In a society that doesn’t grant us full rights and opportunities as citizens—as soldiers, as parents, as human beings—we need to be brave enough to confront injustice, strong enough to support each other, and smart enough to support ourselves when necessary.

It isn’t always easy, but there are payoffs. I consider myself very fortunate to have stumbled into a career that encourages me to bring my best full self most days. In my speeches and workshops, I frequently include at least passing reference to my gayness to remind every person I encounter that their capacity to enjoy and improve the world increases when they each bring their best full self. When I bring my full self to the stage, I am more relaxed, and instead of worrying about accidentally saying the wrong thing, I can focus my attention on choosing the right anecdotes and ideas. And if a core message in most of my speeches is about being your best, full self, I can gain respect through authenticity: my words are congruent with my actions.

However, I was a bit nervous about coming out during two recent speeches. I was concerned the audience might lose respect for me and my message and instead focus/judge me solely on my gayness. Would 600 industrial factory workers run me out of their small town? Might 200 Mormon college students chase me out of their state? As it happened, my own prejudices were challenged even as I challenged theirs. On each of those two days, I was feeling particularly brave, strong, and smart, and after warming up the crowd with some funny stories and an overview of the topic, it became relevant to mention my sexual orientation.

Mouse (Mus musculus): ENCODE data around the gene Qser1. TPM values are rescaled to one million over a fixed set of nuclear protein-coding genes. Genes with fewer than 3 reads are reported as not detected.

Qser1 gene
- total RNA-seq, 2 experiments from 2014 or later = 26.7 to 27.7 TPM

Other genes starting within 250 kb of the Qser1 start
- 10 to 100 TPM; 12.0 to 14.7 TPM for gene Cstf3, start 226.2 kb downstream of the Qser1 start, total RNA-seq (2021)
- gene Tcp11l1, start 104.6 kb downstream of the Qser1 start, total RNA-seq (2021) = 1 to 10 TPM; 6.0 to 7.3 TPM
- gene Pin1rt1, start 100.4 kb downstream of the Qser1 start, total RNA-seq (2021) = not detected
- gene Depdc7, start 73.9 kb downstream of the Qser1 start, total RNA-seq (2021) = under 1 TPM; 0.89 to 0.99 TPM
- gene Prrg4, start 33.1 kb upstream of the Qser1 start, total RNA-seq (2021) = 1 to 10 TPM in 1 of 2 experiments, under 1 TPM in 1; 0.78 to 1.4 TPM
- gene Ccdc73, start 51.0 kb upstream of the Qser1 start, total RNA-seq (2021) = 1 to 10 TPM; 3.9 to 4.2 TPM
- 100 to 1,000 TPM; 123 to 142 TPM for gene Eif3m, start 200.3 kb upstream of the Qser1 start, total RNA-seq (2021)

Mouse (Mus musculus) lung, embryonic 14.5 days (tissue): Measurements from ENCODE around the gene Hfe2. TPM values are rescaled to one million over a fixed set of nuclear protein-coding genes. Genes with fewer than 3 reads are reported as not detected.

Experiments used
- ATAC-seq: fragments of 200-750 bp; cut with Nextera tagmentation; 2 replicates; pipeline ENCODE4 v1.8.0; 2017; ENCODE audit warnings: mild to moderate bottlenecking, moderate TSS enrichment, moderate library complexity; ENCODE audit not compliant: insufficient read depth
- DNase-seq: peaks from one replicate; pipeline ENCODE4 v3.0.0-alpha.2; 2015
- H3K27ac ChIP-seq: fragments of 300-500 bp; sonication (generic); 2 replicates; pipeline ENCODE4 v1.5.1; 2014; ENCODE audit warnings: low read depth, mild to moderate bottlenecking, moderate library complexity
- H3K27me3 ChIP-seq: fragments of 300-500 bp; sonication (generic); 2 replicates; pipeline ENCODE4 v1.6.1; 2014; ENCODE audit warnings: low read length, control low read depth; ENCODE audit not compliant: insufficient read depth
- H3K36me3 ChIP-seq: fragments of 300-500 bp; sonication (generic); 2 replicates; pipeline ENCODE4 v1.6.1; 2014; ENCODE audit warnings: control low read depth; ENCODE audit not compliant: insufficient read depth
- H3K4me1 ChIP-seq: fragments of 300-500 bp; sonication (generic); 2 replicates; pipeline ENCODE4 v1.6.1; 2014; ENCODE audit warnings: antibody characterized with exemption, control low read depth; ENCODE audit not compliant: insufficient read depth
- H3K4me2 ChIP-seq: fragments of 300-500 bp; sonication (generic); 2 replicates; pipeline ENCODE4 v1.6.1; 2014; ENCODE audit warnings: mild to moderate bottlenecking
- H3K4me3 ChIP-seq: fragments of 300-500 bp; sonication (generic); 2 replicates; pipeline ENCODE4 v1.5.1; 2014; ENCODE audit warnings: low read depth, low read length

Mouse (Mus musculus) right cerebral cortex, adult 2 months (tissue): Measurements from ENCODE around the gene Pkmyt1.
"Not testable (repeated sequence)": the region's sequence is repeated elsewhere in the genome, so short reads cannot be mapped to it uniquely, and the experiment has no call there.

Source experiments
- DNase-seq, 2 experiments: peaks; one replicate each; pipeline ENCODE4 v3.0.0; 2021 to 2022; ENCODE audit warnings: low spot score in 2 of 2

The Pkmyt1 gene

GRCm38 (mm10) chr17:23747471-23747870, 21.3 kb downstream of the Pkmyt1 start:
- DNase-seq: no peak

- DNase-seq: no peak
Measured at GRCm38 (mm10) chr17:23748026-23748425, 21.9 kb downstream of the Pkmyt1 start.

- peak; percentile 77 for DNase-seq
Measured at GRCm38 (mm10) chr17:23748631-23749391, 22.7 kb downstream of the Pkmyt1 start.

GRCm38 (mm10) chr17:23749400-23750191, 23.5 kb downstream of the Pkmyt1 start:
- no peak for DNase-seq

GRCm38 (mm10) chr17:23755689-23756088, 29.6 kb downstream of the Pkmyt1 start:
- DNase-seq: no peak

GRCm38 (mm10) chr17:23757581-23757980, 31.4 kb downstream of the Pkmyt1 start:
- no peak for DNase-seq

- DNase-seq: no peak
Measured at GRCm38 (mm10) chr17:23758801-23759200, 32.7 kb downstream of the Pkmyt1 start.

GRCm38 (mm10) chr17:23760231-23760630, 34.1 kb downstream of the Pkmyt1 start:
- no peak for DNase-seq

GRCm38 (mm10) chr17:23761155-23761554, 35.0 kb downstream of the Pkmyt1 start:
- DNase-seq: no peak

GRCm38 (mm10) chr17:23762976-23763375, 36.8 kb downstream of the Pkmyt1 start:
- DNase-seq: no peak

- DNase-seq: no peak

As usual, coming out opened up possibilities. The awesome crew at a Procter & Gamble plant in rural Canada was indeed able to embrace my “flamboyant” antics and stories which helped the message stick. And it turns out that despite some differences of opinions, students at the Utah Leadership Academy could hold deep respect for a gay man who has something significant in common with them: we are sometimes judged based on one part of who we are without being given an opportunity to introduce our best full selves to others. These incredible people reminded me again that bringing my best full self invites others to do the same.

In a recent issue of “Ripples,” a brief inspirational email I send out on Monday mornings, I shared a quote written and submitted by one of our subscribers: “During the toughest of times, the best or worst can emerge from each and every one of us … which will you choose? Be a positive influence every day!” —Mike Moribundity Our road to full equality and inclusion in society includes countless potholes and detours and other obstacles, but I hope you remember that you too can enjoy and improve the world each time you are brave enough, strong enough, and smart enough to bring your full, best, gayest self to work, to school, to life—and on the road, too, even if you aren’t driving a bright blue, smile-covered car. As a boy named Christopher Robin once said to a bear named Winnie-the-Pooh: “You are braver than you believe, stronger than you seem, and smarter than you think.”